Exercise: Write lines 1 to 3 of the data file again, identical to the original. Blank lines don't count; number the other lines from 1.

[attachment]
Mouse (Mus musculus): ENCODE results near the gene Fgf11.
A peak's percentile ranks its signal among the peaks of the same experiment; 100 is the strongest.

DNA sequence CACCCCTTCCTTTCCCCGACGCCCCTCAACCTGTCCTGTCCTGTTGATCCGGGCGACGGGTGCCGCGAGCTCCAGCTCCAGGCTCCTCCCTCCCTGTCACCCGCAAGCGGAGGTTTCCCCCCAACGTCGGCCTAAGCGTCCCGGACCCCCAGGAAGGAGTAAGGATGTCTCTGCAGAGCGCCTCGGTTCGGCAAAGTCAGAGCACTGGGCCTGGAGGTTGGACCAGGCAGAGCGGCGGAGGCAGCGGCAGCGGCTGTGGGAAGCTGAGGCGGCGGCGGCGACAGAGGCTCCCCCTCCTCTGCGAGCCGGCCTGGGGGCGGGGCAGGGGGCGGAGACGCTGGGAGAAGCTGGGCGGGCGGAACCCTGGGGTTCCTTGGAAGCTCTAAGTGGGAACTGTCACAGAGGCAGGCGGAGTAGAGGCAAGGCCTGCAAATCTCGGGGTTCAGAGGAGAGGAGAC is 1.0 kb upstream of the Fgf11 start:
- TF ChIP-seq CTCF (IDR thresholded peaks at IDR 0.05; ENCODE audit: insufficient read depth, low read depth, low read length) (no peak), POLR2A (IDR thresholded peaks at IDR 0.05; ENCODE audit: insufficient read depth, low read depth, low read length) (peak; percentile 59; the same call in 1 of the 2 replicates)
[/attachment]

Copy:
Mouse (Mus musculus): ENCODE results near the gene Fgf11.
A peak's percentile ranks its signal among the peaks of the same experiment; 100 is the strongest.

DNA sequence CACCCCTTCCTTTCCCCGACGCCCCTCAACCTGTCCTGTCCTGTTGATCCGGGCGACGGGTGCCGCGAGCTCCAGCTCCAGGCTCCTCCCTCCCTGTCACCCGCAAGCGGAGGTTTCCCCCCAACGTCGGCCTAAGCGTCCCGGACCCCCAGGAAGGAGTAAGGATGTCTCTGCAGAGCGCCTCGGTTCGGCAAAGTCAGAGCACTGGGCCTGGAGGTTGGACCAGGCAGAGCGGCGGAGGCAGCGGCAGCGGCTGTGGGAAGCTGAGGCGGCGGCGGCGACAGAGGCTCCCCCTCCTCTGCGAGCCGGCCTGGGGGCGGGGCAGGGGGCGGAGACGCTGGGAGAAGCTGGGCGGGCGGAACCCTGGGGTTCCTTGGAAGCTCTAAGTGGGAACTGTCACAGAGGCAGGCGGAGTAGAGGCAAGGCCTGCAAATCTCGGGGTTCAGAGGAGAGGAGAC is 1.0 kb upstream of the Fgf11 start: